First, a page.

Third Sunday in Ordinary Time - Fr. Joe Austin
January 21st, 2024 - 8:30 AM

Audio Recording

A sense of urgency can be felt in the readings for this third Sunday of Ordinary Time. We’re now a few weeks removed from the Christmas season, and we’re still a few weeks away from the start of Lent — we’re almost right in the middle of the two seasons, at a place in the liturgical calendar that can make it tempting for us to want to take a breather, stay where we’re at, and wait for the upcoming lenten season to come and find us before we start to more seriously engage in personal spiritual matters once again. But today’s readings don’t allow for talk of rest, even though we find ourselves at this place in the liturgical calendar that seems like a fitting spot to take a spiritual breather and let the mind rest from its efforts for continuing growth and conversion.
I wonder, as Americans who grow up acknowledging the separation of church and state, how often do we take spiritual breathers throughout the week? How often do we stop thinking about God in order to focus on other matters? Or maybe a better way to put it: how often do we take secular breathers in order to focus on church and spirituality? It certainly seems to be the case that this idea of separating religion from government seems to have an effect on the microcosm that is man himself; this idea of a separation between religion and government becomes a temptation for the human person to then envision for themselves as having an interior state that separates one’s God-centered activities from what might be called one’s “secular” activities, whether these secular activities involve one’s work, or one’s play, or one’s relaxation.
God desires for us to come together every Sunday, in worship and contemplation of Him in this unique manner provided by the Mass. But, I wonder whether the Sunday obligation is viewed as a gift of unity that brings together the rest of our lives that occur throughout the week, or if maybe instead the Sunday obligation is seen as a kind of holy tax that we have to pay to God so that we can be free to enjoy the rest of our week as we see fit (within moral reason of course), a kind of tax that is paid so that we can be free of having much fear of potentially facing any divinely-imposed penalties. To see the Sunday obligation as a holy tax is in a way to continue to see it in this peculiarly American way that keeps the secular far away from the sacred. But do things have to be seen in this manner? Does the world have to be divided up between what is secular and what is holy, between what belongs to government and what belongs to church, between what belongs to man and what belongs to God?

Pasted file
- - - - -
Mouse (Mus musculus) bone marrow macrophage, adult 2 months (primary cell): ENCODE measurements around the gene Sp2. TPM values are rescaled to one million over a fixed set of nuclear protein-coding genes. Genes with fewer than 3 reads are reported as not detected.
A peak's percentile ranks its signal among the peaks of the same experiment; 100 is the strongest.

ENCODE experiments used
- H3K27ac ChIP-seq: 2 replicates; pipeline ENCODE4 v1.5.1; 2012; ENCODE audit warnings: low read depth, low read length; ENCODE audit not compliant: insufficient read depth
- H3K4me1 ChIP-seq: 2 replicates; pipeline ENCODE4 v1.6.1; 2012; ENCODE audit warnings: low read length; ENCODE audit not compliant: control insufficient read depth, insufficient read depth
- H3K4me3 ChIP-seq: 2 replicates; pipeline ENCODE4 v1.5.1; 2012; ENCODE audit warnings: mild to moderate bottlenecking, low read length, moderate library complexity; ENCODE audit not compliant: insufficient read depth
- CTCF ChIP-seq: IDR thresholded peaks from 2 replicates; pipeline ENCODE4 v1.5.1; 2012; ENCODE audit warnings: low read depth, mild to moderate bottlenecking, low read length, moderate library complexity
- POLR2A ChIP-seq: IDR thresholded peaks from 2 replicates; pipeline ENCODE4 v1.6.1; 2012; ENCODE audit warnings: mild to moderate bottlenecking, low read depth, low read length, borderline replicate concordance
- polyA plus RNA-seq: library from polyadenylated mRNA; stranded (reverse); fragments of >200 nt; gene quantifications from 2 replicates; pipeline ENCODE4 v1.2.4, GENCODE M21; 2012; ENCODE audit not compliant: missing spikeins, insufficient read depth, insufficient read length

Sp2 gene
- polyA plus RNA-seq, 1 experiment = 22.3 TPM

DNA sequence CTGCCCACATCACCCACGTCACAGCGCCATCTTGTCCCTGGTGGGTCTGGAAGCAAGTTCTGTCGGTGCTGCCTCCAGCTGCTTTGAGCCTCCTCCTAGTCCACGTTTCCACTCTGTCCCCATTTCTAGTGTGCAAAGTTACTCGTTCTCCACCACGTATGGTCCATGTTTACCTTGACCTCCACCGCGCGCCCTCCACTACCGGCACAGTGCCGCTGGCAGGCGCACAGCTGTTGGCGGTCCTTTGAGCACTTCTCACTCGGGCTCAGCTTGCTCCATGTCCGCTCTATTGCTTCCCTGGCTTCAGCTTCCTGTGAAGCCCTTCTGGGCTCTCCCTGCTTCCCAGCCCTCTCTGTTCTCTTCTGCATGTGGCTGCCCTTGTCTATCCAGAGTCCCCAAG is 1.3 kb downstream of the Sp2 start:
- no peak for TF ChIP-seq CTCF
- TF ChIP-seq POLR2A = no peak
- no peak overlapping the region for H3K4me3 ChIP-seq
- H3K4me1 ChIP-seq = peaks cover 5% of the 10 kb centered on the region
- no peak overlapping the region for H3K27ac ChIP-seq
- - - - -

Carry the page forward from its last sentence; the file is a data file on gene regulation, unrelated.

What if holding such a framing up of the world, a world that’s split between what God demands and what man desires, what if this worldview doesn’t actually free us to pursue what is in our best interest? What if continuing to hold a separation between sacred activities and the more secular activities of work and play and relaxation, what if this separation is what’s forcing us to pay a holy tax every Sunday instead of allowing the Sunday obligation to gather up the rest of space and time that we encounter throughout our week and make it holy and pleasing to God, and to our great benefit?
The readings this week urge us, in this third Sunday of Ordinary Time that finds us situated right in between the Christmas and Lenten seasons, the readings this week urge us recognize that there’s no greater time than now to learn the ways of God. The temptation to wait a little while longer before we start trying to reinvigorate our spirituality only pushes further into the future the ordering of all time and space that God wants to see accomplished in our lives, an ordering of time and space that can be seen concretely in the Sunday obligation, so long as we have the eyes to see the Sunday obligation, not as a holy tax, but as the ordering principle of our lives for the rest of our week. Doing so helps us to escape from the false freedom that is put on offer by a God-centered Sunday that offers to pay the holy tax that then affords us the so-called freedom to make the rest of the week — our work, our play, our relaxation — free from Godly concern and therefore free for the endeavoring of self-concerned ends. But again, might there be a better way than to equate Sunday with being a payment of a holy tax, with being something we do as a transaction so that one doesn’t have to think about God for the rest of our week, so that one can continue to keep the sacred and the secular far apart?
The readings tell us, God Himself tells us in today’s Gospel that, “this is the time of fulfillment. The kingdom of God is at hand.” Might we, by the mysterious ways of God, actually benefit from refusing to pay the holy tax this Sunday? And, instead of choosing to pay the holy tax in order to pursue our self-interested goals, might we better benefit from allowing God to be the all in all throughout the whole of our lives this week, so that we might be with God, even as we work, and play, and have our rest?